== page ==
There are many interpretations of its acronym including (but not limited to) Royal Demolition eXplosive, Research Department (composition) X, and Research Department eXplosive. Research Department composition X is most likely correct. In the United Kingdom, new military explosives were given an identification number preceded by the letters 'RD' indicating 'Research Department No.'. For some reason, this explosive was unable to be given a number (the story goes that the department that issued the numbers had just blown itself up, but this may be apocryphal). Instead, the letter 'X' was appended to indicate 'unknown' with the intention of adding the number later.


The first public reference in the United Kingdom to the name RDX, or R.D.X to use the official title, appears in 1948; its authors were the Managing Chemist, ROF Bridgwater, the Chemical Research and Development Department, Woolwich, and the Director of Royal Ordnance Factories, Explosives; it is referred to as simply RDX.[2] Davis, writing in the USA in 1943, stated that it was generally known in the USA as cyclonite; the Germans called it Hexogen and the Italians T4.[3] The Royal Arsenal, originally known as the Woolwich Arsenal, carried out armaments manufacture, ammunition proofing and explosives research. ...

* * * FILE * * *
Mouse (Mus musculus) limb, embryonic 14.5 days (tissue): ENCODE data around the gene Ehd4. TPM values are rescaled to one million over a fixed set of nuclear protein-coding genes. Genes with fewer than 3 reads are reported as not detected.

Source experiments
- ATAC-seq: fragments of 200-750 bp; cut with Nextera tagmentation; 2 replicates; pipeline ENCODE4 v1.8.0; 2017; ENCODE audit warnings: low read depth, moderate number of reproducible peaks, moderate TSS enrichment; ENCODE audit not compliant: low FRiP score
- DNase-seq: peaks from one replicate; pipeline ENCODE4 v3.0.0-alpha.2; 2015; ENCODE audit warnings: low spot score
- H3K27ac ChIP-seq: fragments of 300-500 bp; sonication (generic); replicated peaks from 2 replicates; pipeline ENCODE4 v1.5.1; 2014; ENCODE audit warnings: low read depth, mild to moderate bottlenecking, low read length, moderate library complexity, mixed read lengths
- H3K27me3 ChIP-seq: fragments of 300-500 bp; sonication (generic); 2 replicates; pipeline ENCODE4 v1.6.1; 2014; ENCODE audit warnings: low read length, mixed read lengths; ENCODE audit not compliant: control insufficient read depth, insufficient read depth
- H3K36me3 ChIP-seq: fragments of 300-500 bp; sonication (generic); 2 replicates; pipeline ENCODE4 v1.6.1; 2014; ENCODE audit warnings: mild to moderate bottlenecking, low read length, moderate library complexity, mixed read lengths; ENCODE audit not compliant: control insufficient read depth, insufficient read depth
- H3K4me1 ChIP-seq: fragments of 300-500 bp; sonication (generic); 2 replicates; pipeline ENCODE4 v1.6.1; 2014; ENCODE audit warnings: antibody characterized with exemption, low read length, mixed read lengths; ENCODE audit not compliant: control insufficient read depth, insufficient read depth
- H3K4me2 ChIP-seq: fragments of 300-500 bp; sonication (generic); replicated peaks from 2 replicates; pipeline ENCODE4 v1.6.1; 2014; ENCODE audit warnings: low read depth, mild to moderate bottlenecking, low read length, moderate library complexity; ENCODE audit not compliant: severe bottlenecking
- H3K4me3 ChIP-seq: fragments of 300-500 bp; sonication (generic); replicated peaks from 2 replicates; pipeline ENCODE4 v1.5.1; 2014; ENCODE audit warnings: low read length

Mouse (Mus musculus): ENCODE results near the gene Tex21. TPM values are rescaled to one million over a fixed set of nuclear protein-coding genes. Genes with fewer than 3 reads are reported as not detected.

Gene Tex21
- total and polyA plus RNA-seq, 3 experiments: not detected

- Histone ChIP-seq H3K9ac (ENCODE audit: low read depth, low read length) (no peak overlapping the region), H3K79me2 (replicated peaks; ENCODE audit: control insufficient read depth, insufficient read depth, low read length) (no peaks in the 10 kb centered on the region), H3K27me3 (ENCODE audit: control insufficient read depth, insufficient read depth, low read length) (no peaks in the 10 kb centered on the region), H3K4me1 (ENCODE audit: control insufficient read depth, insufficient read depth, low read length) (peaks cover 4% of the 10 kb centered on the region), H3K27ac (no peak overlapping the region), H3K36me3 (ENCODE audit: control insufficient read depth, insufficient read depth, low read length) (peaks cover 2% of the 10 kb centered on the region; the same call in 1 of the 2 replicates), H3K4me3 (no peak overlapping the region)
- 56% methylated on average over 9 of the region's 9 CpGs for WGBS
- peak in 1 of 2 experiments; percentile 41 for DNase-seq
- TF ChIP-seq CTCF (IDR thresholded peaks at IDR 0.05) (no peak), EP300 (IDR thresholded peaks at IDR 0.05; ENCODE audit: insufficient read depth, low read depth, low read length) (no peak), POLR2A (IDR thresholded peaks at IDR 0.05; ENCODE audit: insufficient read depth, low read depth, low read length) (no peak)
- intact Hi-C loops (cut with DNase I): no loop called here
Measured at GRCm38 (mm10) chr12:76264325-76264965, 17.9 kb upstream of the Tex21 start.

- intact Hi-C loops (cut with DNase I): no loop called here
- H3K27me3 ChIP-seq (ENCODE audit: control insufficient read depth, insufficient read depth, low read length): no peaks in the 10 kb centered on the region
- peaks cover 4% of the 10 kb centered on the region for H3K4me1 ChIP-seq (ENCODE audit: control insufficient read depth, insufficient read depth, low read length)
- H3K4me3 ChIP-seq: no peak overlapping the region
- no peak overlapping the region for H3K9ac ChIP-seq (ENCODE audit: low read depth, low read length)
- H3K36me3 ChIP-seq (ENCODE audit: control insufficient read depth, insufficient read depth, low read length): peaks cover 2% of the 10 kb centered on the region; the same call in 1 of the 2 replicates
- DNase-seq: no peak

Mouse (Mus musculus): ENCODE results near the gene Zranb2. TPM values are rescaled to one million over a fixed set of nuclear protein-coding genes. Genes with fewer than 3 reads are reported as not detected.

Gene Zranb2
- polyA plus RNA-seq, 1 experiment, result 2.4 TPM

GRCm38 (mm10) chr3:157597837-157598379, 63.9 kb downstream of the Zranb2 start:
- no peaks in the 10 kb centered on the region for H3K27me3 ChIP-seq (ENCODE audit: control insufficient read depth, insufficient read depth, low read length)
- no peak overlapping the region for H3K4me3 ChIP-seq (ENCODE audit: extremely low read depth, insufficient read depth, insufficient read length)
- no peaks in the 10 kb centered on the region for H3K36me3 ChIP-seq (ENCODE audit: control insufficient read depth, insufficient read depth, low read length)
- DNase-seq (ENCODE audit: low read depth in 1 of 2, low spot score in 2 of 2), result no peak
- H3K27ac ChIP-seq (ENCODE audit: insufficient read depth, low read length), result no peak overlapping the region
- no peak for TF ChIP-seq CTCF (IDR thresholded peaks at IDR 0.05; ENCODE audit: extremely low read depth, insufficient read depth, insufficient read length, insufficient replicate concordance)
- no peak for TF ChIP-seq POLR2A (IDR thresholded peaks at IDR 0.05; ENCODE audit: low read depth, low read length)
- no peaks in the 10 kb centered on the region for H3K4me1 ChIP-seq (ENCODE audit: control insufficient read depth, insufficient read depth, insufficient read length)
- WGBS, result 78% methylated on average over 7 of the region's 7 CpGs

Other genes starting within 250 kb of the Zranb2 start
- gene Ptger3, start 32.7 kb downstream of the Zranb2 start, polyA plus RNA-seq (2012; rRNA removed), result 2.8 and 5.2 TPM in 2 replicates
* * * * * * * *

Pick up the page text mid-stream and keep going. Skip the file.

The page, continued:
Notes

  1. ^ Urbanski
  2. ^ Simmons
  3. ^ Davis

References

  • Cooper, Paul W. (1996). Explosives Engineering. New York: Wiley-VCH. ISBN 0-471-18636-8. 
  • Davis, Tenney L. (1943). The Chemistry of Powder and Explosives, Volume II. New York: John Wiley & Sons Inc.
  • Urbanski, Tadeusz (1967). Chemistry and Technology of Explosives, Vol. III. Warszawa: Polish Scientific Publishers. 
  • Meyer, Rudolf (1987). Explosives, 3rd Edition. VCH Publishers. ISBN 0-89573-600-4. 
  • Simmons, W.H., Forster, A. and Bowden, R.C., (1948). The Manufacture of R.D.X. in Great Britain: Part II - Raw Materials and Axcillary Processes, in: The Industrial Chemist, Pages 530 - 545, August 1948.
  • Simmons, W.H., Forster, A. and Bowden, R.C., (1948). The Manufacture of R.D.X. in Great Britain: Part III - Production of the Explosive, in: The Industrial Chemist, Pages 593 - 601, September 1948.
  • Henning, German Patent 104,280 (1899).

External links


  Results from FactBites:
 
ATSDR - ToxFAQs™: RDX (799 words)
RDX is used as an explosive and is also used in combination with other ingredients in explosives.
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RDX - Wikipedia, the free encyclopedia (667 words)
RDX is also used as a major component of many plastic bonded explosives used in nuclear weapons.
The velocity of detonation of RDX at a density of 1.76 grams/cm
In the United Kingdom RDX was manufactured in pilot plants at the RGPF Waltham Abbey in 1938 and at the Research Department at the Royal Arsenal, Woolwich.